China builds strong ecological barrier with science-based desertification control


China has implemented multiple measures to combat desertification over the recent years, achieving fruitful results. The areas of land desertification and soil desertification were both reduced, and hazards of sandstorms and soil erosion were effectively curbed.

As of the end of 2022, the country had completed desertification prevention and control missions on 305 million mu (20.33 million hectares) of land, sealed off 27.08 million mu of desertificated land for protection, and established 41 national comprehensive demonstration zones for desertification control and 99 national desert parks, forging a science-based green ecological barrier with trees, shrubs and grass along the regions in north China prone to sandstorms.

Water shortage has become an increasingly prominent issue in the farming-pastoral areas in China’s semi-arid regions over the past decades. Frequent droughts, descending underground water level and flow cutoffs of rivers and lakes are posing new challenges to maintaining sand-fixing vegetation.

Thanks to technologies developed by the Naiman Desertification Research Station of Northwest Institute of Eco-Environment and Resources under the Chinese Academy of Sciences (CAS), water loss from soil during artificial afforestation has been significantly reduced, which effectively improves the survival of seedlings and ensures efficient utilization of water resources in the desert of semi-arid regions.

Besides, Chinese eco-company Elion Group also developed an innovative planting method, which saves more than 50 percent of water consumption and lifts survival rate to 85 percent.

The spatial and temporal distribution of water resources as well as the water holding capacity of soil should be taken into consideration in artificial afforestation, and local rainfed tree and grass varieties that can stay vital on dry, lean and saline-alkaline soil shall be prioritized for water conservation, said Lu Qi, chief scientist of the Chinese Academy of Forestry, and researcher with the academy’s Ecology and Nature Conservation Institute.

Technologies should also be applied to strengthen the utilization of water resources, Lu added.

Lei Jiaqiang, researcher with the CAS Xinjiang Institute of Ecology and Geography, told People’s Daily that building a germplasm bank of adversity-resistant desert plants is the foundation for developing water-conserving forests and grasslands.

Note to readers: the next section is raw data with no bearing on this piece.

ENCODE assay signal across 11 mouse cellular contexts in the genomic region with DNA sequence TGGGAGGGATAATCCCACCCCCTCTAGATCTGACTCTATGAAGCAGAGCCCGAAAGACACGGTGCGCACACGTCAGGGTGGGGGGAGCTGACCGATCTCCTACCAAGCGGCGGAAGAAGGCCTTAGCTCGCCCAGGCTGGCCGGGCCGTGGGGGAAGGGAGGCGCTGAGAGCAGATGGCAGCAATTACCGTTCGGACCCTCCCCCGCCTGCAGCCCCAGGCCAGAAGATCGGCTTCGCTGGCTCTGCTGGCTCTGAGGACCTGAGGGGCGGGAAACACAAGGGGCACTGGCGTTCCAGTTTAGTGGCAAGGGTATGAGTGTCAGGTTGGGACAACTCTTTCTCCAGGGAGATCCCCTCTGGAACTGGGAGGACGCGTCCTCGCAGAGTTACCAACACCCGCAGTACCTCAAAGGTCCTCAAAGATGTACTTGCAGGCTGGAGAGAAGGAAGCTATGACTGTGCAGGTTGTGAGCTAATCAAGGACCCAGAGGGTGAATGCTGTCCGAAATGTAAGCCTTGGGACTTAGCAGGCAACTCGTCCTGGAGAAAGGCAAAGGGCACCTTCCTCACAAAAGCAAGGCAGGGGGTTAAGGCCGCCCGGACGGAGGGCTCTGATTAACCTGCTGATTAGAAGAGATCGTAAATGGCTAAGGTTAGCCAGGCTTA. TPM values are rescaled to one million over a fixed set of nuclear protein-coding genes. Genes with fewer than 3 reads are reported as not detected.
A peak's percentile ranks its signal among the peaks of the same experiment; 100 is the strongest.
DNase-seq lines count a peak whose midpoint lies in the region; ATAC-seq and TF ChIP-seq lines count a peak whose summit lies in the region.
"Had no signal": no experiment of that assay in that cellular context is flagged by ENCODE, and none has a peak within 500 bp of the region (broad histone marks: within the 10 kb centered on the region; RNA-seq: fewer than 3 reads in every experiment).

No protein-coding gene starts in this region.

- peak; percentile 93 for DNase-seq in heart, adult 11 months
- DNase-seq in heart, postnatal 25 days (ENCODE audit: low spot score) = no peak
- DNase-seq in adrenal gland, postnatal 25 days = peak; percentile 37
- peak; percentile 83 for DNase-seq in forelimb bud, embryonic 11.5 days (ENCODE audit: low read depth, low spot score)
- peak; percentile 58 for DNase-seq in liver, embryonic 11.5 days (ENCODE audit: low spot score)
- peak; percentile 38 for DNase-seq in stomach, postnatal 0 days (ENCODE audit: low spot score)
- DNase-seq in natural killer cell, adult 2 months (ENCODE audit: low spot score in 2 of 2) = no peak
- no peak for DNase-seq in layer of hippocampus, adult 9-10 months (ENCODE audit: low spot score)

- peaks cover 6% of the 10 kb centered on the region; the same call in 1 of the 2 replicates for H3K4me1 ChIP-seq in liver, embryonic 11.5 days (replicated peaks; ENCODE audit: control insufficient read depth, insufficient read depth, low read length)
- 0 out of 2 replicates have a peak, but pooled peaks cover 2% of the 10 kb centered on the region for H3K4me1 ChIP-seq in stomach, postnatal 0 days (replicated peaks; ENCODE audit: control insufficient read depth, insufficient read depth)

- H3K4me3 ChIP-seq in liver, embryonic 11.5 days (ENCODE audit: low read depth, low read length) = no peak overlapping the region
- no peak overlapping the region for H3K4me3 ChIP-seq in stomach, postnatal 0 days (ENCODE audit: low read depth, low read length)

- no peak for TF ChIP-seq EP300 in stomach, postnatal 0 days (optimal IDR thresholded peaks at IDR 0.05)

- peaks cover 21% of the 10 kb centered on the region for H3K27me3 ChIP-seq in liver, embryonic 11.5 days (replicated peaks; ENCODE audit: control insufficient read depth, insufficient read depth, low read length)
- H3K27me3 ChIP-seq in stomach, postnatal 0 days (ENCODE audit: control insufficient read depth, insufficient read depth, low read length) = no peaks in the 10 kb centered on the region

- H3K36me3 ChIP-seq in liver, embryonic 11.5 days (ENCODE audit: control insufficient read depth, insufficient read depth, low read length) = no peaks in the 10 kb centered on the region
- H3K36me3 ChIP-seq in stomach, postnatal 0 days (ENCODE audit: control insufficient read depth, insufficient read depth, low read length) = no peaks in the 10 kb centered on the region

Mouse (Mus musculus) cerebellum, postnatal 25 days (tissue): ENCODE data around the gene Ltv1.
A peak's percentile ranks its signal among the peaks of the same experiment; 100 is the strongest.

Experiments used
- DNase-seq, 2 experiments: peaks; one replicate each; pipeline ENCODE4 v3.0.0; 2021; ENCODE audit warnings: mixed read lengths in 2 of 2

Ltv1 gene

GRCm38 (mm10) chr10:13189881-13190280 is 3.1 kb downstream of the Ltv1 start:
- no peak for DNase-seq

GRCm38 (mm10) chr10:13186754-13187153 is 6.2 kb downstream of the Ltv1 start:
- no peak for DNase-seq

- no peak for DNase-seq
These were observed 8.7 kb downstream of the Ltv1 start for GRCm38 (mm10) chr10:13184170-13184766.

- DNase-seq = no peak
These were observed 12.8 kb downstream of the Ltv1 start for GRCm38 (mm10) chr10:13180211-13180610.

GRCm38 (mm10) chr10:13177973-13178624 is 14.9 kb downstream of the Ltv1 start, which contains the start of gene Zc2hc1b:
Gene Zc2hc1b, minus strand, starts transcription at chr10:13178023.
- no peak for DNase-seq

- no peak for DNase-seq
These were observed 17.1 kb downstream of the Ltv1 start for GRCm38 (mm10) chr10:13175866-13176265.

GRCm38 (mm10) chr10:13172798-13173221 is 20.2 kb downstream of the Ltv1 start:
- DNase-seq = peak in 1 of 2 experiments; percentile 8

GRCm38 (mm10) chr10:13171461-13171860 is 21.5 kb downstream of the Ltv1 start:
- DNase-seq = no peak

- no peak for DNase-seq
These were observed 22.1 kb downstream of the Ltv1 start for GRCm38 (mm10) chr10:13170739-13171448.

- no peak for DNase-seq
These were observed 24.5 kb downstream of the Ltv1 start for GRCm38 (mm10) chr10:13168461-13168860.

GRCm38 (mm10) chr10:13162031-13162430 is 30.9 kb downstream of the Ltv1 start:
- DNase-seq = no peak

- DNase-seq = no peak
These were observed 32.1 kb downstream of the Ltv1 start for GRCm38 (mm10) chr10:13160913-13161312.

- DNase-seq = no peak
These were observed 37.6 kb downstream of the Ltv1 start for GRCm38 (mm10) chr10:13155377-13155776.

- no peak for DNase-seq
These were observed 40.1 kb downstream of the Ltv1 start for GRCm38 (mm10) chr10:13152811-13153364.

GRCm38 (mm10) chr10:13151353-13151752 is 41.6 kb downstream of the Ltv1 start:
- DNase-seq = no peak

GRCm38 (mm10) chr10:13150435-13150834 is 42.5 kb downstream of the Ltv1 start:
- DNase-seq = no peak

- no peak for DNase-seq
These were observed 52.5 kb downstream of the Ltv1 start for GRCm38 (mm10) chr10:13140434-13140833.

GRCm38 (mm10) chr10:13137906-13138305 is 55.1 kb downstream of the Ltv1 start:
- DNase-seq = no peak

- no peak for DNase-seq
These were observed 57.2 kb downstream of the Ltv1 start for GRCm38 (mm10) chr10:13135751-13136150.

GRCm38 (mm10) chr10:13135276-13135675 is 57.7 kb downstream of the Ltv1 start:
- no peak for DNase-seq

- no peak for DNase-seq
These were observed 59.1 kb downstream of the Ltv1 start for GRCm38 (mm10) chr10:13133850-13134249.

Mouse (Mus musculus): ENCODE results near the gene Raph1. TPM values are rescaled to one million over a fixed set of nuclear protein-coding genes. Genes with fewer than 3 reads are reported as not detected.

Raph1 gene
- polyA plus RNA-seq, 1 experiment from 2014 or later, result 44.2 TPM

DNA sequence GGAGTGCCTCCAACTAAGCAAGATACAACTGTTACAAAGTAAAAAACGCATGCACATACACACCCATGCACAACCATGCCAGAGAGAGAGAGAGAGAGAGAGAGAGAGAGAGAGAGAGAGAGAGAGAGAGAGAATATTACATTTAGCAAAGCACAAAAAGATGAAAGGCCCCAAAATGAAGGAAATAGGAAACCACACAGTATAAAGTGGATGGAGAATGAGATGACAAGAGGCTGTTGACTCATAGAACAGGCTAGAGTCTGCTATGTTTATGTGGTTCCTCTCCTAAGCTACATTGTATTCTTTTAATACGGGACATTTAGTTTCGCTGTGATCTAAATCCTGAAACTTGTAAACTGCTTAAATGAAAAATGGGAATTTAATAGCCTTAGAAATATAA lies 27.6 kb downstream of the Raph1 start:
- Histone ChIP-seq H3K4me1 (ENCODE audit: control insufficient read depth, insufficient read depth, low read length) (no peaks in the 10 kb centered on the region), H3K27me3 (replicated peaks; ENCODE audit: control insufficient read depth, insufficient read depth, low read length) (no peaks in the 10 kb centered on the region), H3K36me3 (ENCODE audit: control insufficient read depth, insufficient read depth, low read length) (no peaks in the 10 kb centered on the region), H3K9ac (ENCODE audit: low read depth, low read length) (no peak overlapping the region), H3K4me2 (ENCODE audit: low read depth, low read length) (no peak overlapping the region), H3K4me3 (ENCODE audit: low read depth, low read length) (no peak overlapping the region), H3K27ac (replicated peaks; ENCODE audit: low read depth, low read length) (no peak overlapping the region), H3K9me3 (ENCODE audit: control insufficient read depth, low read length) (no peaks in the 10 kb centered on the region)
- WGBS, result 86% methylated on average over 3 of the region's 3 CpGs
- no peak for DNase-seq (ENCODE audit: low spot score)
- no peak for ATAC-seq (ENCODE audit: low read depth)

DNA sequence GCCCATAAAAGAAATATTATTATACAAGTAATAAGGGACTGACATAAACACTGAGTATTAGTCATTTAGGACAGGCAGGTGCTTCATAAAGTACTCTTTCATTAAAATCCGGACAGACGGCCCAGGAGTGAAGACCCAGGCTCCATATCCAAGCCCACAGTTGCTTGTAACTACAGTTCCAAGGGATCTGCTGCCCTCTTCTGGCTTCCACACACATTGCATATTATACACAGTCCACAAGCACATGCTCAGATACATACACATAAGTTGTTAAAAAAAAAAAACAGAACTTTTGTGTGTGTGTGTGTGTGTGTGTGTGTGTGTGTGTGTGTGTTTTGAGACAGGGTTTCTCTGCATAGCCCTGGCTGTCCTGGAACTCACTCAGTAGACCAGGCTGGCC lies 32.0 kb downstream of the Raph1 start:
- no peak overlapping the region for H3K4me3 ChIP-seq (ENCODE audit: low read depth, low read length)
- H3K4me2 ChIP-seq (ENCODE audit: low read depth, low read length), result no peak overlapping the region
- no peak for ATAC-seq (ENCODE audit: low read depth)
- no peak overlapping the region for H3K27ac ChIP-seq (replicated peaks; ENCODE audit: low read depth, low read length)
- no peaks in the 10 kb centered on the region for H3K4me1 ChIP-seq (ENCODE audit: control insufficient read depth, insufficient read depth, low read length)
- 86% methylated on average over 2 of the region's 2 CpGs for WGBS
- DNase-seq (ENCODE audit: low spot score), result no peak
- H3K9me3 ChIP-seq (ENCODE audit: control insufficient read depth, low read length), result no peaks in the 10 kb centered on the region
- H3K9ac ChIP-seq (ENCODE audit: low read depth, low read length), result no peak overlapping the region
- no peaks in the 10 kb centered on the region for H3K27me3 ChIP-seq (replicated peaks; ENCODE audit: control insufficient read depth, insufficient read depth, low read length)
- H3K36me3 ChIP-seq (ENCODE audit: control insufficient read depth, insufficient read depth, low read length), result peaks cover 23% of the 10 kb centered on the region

Plants should be irrigated according to their actual demand in a targeted manner and based on the law of water consumption, and technologies should be applied to curb water loss in soil, Lei said.

“Besides, it is also important to strengthen the construction of water-conservation facilities for desertification control, place more attention on building ecological channels for combating desertification, and enhance the efforts to protect ecological dams and other infrastructure facilities,” the researcher added.

China follows a “close-to-nature” approach in desertification prevention and control. Local plant species and science-based artificial management measures shall be used to restore degraded ecosystems to the state before they were disturbed by human activities, so as to ensure that desert ecosystems are bio-diverse and have complete, stable and sustainable structures and functions, Lei noted.

From adopting measures according to the degree of damage to developing relevant industries to combat desertification, how to fully and properly utilize the natural resources in deserts has always been an important topic of the studies on desertification control.

China has established a batch of characteristic industrial bases that leverage local resources to develop fodder manufacturing, commercial fruit planting and desert tourism. According to statistics, 48 million tons of dried and fresh fruits are produced in China’s desert areas each year, accounting for about a quarter of China’s total production with a total annual output value of 120 billion yuan ($16.81 billion). In key areas, over half of farmers’ net income is from the fruit business.

China takes desertification prevention and control, rural vitalization, ecological protection and high-quality development of the Yellow River basin, and other major national strategies as an organic whole.

While developing crop farming, animal husbandry, green food, sand-based materials and desert tourism, the country is also vigorously investing in high-input industries that yield high output and high profits. It has launched a number of photovoltaic generation, wind power generation, agricultural factory and artificial photosynthesis projects in desert areas.

Apart from strengthening desertification control at home, China is also enhancing its cooperation with other countries and has achieved remarkable accomplishments in basic research and applied research. Chinese scientists have developed over 100 desertification control technologies with Chinese characteristics, which are widely promoted and applied in some 40 countries and regions in Asia and Africa.


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